Normally we’d break down a play that the Wizards ran for the ‘Play Of The Night’. But, as you know, last night’s loss to the Celtics wasn’t quite normal. Instead, we’ll break down a pretty intelligent deception play from Boston … and in the process, you’ll just happen to see the clueless ways of the Wizards magnified.
This one starts with Rajon Rondo (1) bringing the ball up the middle of the floor. Boston’s bigs, Kevin Garnett (4) and Shaquille O’Neal (5), are posted at the elbows, Paul Pierce (3) is on the right wing, elbow extended, and Ray Allen (2) is on the right block. Since this play took play early in the third quarter, the Wizards’ starters are in: Kirk Hinrich (1), Gilbert Arenas (2), Al Thornton (3), Andray Blatche (4), and JaVale McGee (5).
Out of this set, Rondo uses the pick of Garnett (which Hinrich naturally goes under) to free up space, vision and a passing lane from his position on the left side of the court. As Rondo is moving, Pierce drops just a bit lower from his position. Allen, and here’s the part you could call a deception, has his head and eyes only focused on the Garnett/Rondo action — hence, the guy defending Allen, Arenas, has his defensive horse-blinders on and is only focused in that same direction. In fact, the head of every Wizard is pretty much frozen in the direction of Rondo, including Pierce’s defender, Thornton.
As Garnett turns clockwise to open for a pop out jumper, Pierce starts to cut baseline. Thornton is aware of this cut, but he’s not aware of what’s about to happen, because neither is Arenas. Just after Pierce begins his cut, Allen suddenly turns to screen Thornton. By the time Arenas becomes aware, it’s too late to communicate. Allen sets a great screen on Thornton, who, if he was more aware, would have been able to turn his body in the right direction to trail Pierce. Instead, Thornton turns the wrong way and gets caught up on the screen. Arenas, clearly confused himself, is not in good position to help on Pierce and switch with Thornton. The Wizards are clearly pretty unaware of scouting report action items.
Rondo makes the pass to Pierce under the hoop with little resistance. JaVale McGee wasn’t much help here either. He had his head up observing the action, but was pretty much planted in no man’s land, unaware of the passing lane the Wizards completely opened up for Boston in this instance.
Seems pretty simple, right? Let’s take a look at the play in action, shall we?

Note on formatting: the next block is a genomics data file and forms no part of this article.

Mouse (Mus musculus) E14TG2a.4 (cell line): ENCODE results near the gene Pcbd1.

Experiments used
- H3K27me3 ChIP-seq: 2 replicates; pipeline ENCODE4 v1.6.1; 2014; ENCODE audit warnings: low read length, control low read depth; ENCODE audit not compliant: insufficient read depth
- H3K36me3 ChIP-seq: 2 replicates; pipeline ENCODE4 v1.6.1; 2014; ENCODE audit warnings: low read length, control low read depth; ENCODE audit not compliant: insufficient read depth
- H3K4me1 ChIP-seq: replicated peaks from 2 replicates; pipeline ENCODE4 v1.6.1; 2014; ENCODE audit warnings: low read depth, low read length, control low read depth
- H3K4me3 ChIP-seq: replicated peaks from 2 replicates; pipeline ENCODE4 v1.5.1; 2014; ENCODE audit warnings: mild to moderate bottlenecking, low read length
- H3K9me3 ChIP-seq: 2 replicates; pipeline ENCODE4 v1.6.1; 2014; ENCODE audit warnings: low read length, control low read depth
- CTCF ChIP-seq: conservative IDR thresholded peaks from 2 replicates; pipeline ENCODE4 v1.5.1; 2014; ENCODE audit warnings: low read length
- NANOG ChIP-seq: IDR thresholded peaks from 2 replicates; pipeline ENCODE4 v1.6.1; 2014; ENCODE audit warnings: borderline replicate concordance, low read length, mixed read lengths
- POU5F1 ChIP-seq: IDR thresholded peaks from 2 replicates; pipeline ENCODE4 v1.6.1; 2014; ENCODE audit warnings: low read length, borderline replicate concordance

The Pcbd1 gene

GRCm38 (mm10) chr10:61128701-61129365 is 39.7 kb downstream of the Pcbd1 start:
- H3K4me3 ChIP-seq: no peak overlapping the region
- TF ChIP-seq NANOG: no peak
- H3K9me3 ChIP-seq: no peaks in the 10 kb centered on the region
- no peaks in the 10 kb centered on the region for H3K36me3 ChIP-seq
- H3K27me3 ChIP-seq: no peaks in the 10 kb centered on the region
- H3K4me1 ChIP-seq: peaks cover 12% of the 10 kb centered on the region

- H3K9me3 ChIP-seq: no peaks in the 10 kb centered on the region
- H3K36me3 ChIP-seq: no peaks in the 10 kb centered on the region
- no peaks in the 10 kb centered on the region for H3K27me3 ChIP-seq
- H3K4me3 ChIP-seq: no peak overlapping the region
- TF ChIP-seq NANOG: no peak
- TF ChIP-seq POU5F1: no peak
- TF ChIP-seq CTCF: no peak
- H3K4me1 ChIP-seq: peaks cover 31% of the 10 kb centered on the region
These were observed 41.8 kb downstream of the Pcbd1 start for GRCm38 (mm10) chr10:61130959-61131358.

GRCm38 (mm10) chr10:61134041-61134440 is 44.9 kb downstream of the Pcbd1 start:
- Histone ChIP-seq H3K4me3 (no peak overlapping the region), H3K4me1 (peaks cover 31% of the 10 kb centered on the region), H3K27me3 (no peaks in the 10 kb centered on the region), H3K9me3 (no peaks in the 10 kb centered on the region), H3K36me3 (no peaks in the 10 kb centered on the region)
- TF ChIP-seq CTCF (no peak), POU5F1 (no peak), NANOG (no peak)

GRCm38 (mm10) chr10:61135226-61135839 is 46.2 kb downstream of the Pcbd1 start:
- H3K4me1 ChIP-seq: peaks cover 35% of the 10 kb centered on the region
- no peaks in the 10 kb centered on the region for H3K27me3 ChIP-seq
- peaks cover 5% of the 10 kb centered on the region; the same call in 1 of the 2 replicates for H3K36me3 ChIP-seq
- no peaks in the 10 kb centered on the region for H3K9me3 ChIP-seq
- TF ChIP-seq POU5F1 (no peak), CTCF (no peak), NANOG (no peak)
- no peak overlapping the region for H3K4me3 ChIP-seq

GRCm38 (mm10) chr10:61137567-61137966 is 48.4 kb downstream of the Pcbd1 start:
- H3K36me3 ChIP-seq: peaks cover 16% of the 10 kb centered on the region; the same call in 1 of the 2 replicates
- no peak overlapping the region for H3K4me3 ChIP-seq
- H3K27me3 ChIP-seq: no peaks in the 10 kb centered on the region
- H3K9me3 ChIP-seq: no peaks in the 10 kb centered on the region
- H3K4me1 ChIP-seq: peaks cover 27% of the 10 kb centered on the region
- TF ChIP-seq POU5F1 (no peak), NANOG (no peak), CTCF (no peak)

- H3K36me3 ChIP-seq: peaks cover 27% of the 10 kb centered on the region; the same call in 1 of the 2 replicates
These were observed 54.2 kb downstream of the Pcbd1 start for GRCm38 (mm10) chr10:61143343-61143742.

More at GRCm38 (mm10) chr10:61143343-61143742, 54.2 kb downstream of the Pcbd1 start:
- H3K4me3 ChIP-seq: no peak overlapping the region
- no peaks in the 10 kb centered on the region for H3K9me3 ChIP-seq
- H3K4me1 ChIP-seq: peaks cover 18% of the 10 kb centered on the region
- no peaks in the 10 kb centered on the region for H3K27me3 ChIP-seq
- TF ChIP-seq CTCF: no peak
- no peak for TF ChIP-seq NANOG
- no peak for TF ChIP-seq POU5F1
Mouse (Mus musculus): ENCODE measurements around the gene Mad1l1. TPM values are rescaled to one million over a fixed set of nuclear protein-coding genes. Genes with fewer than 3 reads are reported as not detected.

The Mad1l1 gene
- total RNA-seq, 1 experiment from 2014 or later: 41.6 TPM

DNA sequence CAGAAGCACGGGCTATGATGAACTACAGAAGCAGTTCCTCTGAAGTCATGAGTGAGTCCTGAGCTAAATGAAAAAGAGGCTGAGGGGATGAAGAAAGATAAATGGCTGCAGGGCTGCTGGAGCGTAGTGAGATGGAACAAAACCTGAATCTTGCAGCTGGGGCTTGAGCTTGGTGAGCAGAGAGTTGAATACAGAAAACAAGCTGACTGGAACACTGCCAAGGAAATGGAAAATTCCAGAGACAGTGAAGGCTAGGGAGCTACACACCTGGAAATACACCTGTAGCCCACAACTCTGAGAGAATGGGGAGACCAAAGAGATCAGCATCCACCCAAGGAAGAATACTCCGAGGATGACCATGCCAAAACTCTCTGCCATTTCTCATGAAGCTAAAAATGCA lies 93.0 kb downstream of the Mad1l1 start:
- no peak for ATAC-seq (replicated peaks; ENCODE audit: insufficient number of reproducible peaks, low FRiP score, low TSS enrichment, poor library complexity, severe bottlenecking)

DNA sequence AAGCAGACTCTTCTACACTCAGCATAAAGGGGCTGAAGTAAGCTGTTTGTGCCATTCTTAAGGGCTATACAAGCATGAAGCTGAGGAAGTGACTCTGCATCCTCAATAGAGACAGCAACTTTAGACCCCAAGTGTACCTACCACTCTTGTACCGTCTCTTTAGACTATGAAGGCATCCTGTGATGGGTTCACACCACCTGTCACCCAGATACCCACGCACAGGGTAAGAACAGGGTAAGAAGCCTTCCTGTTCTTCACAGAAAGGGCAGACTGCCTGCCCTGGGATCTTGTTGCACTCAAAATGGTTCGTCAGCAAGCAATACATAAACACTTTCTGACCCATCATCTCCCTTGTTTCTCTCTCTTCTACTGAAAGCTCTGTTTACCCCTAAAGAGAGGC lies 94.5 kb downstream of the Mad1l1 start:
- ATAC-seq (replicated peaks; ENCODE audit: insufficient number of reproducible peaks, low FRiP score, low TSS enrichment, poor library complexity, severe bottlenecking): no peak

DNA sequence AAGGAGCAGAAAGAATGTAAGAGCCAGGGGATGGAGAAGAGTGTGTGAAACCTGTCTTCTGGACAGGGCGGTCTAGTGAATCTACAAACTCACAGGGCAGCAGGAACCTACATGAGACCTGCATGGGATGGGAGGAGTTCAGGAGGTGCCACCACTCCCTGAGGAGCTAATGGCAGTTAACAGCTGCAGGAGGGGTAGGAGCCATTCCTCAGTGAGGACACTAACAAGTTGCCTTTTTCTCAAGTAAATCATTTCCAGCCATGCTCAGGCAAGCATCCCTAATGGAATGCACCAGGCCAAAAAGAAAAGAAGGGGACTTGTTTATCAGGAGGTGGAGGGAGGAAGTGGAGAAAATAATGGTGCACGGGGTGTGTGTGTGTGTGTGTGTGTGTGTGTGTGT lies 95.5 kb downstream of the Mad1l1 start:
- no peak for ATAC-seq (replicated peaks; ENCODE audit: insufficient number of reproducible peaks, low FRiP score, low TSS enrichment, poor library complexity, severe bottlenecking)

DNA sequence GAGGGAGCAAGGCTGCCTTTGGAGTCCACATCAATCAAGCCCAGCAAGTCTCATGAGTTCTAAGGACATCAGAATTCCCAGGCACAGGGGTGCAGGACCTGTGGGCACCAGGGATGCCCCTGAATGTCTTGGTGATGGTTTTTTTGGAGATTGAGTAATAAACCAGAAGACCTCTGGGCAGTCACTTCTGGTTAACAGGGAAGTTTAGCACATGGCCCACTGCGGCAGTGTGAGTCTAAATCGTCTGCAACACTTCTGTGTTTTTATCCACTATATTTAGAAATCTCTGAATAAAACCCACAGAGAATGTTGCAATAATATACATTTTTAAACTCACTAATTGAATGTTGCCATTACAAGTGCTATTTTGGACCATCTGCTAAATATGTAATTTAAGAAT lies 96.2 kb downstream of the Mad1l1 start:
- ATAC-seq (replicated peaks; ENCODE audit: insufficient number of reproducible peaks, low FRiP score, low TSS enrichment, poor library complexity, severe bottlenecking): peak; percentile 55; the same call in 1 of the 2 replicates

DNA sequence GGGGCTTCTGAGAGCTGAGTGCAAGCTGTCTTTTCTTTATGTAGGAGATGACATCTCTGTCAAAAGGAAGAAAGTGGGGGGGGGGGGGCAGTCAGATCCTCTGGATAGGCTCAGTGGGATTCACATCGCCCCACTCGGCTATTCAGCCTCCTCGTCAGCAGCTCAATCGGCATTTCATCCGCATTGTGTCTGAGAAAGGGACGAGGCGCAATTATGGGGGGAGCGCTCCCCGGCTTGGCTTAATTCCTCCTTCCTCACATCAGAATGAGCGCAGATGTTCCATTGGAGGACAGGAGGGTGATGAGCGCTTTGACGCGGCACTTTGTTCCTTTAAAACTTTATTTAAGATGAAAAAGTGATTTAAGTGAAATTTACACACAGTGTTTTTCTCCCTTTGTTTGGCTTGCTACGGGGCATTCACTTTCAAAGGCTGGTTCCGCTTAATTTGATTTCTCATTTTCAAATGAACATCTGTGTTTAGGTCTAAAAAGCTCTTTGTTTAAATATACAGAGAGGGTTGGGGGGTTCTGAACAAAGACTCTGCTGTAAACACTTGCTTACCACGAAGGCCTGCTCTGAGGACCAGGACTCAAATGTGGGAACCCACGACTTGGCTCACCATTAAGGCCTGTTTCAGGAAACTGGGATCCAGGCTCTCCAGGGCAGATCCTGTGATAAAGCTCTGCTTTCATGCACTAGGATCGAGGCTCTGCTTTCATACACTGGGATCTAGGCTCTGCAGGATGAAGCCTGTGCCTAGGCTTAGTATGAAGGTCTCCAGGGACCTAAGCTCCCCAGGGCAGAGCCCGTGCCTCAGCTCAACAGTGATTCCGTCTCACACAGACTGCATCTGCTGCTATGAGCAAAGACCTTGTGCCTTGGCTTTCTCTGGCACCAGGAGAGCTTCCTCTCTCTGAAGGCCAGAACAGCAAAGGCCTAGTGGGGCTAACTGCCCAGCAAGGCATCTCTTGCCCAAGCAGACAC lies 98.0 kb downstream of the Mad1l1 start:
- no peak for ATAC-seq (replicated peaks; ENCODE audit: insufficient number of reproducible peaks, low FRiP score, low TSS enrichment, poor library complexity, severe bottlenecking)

“After the game, Arenas marveled at the size of the Celtics, who were still without centers Jermaine O’Neal and Kendrick Perkins, who were both out with knee injuries. They were a sharp contrast to the smallish Toronto Raptors, whose starting 7-foot center likes to shoot threes and grabbed just two rebounds the night before. “We beat a team and we’re all jumping up like, ‘Yay!’ ” Arenas said. “And then the big fish came and whooped us up.”"
Lee also conveys an anecdote about the elderly Celtics remembering some trash talk courtesy of Sam Cassell, who evidently cautioned the team in green that the Wizards were young and would be coming at them. Too bad Cassell forgot that many of the Wizards don’t exactly have the intestinal fortitude to be worthy of emulating Cassell’s big balls dance.
Ted Leonsis, via his blog Ted’s Take, says he was not as easily embarrassed about the loss in Boston, opting to marvel at the greatness of the Celtics and remind us of the time it takes to rebuild a franchise.
Leonsis should, however, be embarrassed about the performance of certain individuals he has paid to play basketball. Keep reading for more.
The plight of Flip Saunders. What do you do when players who must be played (purportedly) are also setting some of the absolute worst examples of how to play? Andray Blatche is one of those specimens. Mike Prada of Bullets Forever is calling for Blatche to be held accountable for his horrendously lazy defense this season. I couldn’t agree more. But how? Your move Flip Saunders.
And lest you think this is just an instance of a couple bloggers unfairly criticizing a player with doses of rhetoric, I’ll remind you of what ESPN.com’s David Thorpe recently said about Blatche (Thorpe is also a renowned basketball coach/trainer and executive director of the Pro Training Center in Florida):
“Honestly, he’s the laziest great talent guy in the league. The single worst defensive player I’ve seen so far this year, but extremely hard to guard on offense.”
“Andray Blatche came out of this league straight out of high school, and he still plays defense like he’s in his first NBA season out of high school. You can’t win consistently with this guy unless he’s a sixth man or starter that sits the fourth quarter, and the rest of your rotation is made up of perfect defensively helpers. Not unlike Eddy Curry, on the 2004-05 Bulls.”
Why not see Blatche’s terrible defense in action? (courtesy of SI.com’s Point Forward):
Finally, Celtics Hub brings us a highlight that is somewhat indicative of JaVale McGee’s court presence (except it probably shines a better light on McGee than his actual overall play). Hayes Davenport writes:
Man, is JaVale McGee a crazy player. He’s Tony Allen plus eight inches and a huge hit of meth. Watch this clip, which contains, in 26 seconds:
- a spectacular rebound over the C’s 3, 4, and 5
- perhaps the worst shot I’ve ever seen in a basketball game
- a perfectly timed steal on the entry pass
- a heads-up monster jam off a Hinrich miss
What a terrible/awesome guy to have on your team. Every single part of that sequence was hugely entertaining.
Here’s that play: